In today’s busy life, it is not always possible for us to eat freshly cooked food. While it is not a good idea to opt for takeouts and deliveries from eateries, the next best idea is to cook in batches and store the food for a few days. That way, we get to eat healthy, home-cooked food, and keep fast food bingeing to a minimum. However, the age old question remains: is it a good idea to eat frozen and reheated food? While this is still a little less dubious for vegetables, dairy and meat products pose more of a problem. Take eggs, for instance. We know there are multiple reasons why we should eat eggs farm fresh, but is there really any harm in taking them out of the refrigerator and reheating them before consumption?
Yes, as long as it’s not raw
Technically, no, there should not be any problem in eating eggs that have been cooked, frozen, and then reheated and eaten. Of course, there are certain procedures you must follow to ensure that the eggs are frozen and then heated in a way such that the flavors and nutrients are all intact to the greatest extent possible. But it is important to keep in mind that this applies to cooked eggs only. It is best not to kep raw eggs in the freezer for too long. This applies to eggs that have been broken out of the shell, and intact ones. This is because raw eggs are very good hosts to salmonella, a parasite that can cause serious illnesses if consumed. The longer the egg has been sitting on the shelf, the higher the salmonella concentration in it, and the higher the risk of contracting an infection.
Why are cooked eggs safe(r)?
Cooked eggs are unlikely to get infected by the parasite, or any other, in fact. Most bacteria and other kinds of parasites are killed off during the process of cooking, and it is unlikely that they will grow back once the dish is popped into the refrigerator, unless you are keeping it there for a long, long time, in which case there will be more to worry about than a colony of parasites- fungus, for instance. Yes, food can get moldy even in the fridge, especially such highly perishable items as eggs.
What kinds of eggs can be frozen?
Simply make sure that the eggs are properly cooked when you plan to freeze them. Well fried scrambles eggs and omelets will stay in the fridge longer than, say, a lightly poached or soft boiled egg. Hard boiled eggs will also stay for in the fridge for quite some time. Adding dairy products like cheese and yogurt to the egg will help it retain moisture for a longer period of time. However, it is not a good idea to use soft cheeses like Brie and blue veined cheeses, as these will spoil faster and help the eggs get spoiled faster as well; besides, these cheeses themselves form great homes for parasites like listeria and salmonella. Baking or frying the eggs like a frittata will also help in keeping the cooked eggs fresher for longer in the fridge. If you are making a complete egg meal, avoid adding in any easily perishable vegetable like cucumbers and tomatoes.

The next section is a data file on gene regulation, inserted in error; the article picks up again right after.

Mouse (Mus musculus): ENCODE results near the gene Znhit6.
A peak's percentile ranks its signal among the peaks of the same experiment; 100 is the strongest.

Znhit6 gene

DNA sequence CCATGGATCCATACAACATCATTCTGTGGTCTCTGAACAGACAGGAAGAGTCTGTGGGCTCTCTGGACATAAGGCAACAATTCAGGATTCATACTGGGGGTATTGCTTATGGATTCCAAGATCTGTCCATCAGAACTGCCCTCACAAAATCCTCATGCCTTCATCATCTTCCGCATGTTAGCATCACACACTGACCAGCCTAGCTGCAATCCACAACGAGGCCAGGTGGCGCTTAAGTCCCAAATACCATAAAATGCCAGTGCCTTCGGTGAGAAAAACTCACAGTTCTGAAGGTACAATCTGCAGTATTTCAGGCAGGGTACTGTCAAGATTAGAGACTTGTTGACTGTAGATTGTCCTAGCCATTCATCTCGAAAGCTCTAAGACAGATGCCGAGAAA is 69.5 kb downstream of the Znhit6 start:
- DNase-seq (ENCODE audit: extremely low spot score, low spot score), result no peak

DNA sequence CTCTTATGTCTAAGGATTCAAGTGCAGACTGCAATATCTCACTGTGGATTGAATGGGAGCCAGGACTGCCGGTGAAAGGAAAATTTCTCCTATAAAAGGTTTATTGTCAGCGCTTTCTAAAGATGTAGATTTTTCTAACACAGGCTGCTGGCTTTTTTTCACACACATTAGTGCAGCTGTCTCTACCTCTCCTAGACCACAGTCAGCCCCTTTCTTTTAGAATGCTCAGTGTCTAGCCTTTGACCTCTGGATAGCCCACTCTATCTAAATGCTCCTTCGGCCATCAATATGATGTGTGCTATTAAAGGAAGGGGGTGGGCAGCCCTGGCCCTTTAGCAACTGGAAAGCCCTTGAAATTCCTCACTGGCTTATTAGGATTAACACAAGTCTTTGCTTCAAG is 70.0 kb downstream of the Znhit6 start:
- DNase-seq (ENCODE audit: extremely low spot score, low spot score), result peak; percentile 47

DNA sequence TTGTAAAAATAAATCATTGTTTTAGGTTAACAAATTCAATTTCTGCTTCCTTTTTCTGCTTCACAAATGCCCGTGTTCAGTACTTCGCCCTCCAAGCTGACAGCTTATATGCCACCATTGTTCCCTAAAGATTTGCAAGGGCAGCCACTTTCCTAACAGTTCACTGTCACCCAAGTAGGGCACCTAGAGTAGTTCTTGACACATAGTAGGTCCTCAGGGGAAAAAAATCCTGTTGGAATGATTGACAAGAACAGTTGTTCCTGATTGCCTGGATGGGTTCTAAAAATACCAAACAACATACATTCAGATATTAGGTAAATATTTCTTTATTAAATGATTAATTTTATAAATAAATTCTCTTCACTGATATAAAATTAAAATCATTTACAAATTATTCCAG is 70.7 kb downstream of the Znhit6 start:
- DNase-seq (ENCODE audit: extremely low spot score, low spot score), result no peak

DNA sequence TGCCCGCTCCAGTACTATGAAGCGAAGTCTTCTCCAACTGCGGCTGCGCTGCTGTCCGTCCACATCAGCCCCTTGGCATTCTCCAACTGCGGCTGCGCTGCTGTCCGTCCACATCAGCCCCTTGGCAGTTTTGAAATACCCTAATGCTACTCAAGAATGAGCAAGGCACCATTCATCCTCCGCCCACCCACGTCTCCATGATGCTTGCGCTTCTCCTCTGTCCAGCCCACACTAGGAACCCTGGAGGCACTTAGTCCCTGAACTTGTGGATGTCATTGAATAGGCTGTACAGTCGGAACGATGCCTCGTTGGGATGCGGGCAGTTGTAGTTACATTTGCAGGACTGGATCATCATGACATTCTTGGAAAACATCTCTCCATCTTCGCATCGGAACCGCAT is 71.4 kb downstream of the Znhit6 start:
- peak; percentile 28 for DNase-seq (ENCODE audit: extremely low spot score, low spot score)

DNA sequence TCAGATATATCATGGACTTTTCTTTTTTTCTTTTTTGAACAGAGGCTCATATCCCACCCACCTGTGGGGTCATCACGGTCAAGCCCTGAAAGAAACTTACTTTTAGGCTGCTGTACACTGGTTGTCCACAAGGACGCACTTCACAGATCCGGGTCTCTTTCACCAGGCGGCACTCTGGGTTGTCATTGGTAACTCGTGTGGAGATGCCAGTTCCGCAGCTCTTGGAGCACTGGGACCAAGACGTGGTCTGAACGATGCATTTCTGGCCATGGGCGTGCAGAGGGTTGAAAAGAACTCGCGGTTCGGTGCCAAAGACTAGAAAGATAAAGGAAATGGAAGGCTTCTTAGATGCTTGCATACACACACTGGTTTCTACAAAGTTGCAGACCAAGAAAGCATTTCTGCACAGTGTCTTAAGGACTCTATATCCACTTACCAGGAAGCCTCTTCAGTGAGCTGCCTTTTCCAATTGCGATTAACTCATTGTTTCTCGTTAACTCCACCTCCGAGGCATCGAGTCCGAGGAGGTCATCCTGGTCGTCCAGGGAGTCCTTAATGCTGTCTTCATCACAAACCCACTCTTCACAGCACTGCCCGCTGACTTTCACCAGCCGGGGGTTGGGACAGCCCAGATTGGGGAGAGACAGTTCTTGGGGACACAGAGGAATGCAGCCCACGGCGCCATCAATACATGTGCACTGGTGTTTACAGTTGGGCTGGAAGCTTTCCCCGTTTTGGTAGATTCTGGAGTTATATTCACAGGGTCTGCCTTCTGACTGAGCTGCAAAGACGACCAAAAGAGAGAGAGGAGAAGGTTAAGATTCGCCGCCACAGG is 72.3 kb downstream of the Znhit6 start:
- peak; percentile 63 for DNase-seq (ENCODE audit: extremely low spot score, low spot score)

How to freeze and reheat eggs
Once the eggs have been well cooked, cool them down at room temperature and wrap them in baking sheets. This will seal in the flavor and the moisture. Now, freeze the meals until completely solid. Take them out to add a further layer of insulation- Ziploc bags or foil- and pop them back in the freezer. You need to make sure that no moisture from outside is able to get into the food. You can keep and reuse eggs this way for up to a week. When you need to reheat the eggs for consumption, take them out of the freezer, remove the layers, and either wait for them to come down to room temperature, or thaw them out in the microwave. You of course need to reheat the food properly once it has thawed, as that will impart the fresh taste to the food.
Pro tip: A microwave will reheat the eggs to piping hot in almost no time, and an oven will take a little while longer. But, microwaved meals often lose their texture and taste, and if you have something like frittatas or scrambles eggs, they might come out a little soggy. An oven, on the other hand, will perfectly retain the taste, texture, and just the right level of moisture. Also, it is best to go by instincts. If you feel the food smells funny while cooking or has changed color even after thawing out, it is probably best to discard it altogether and make a fresh batch.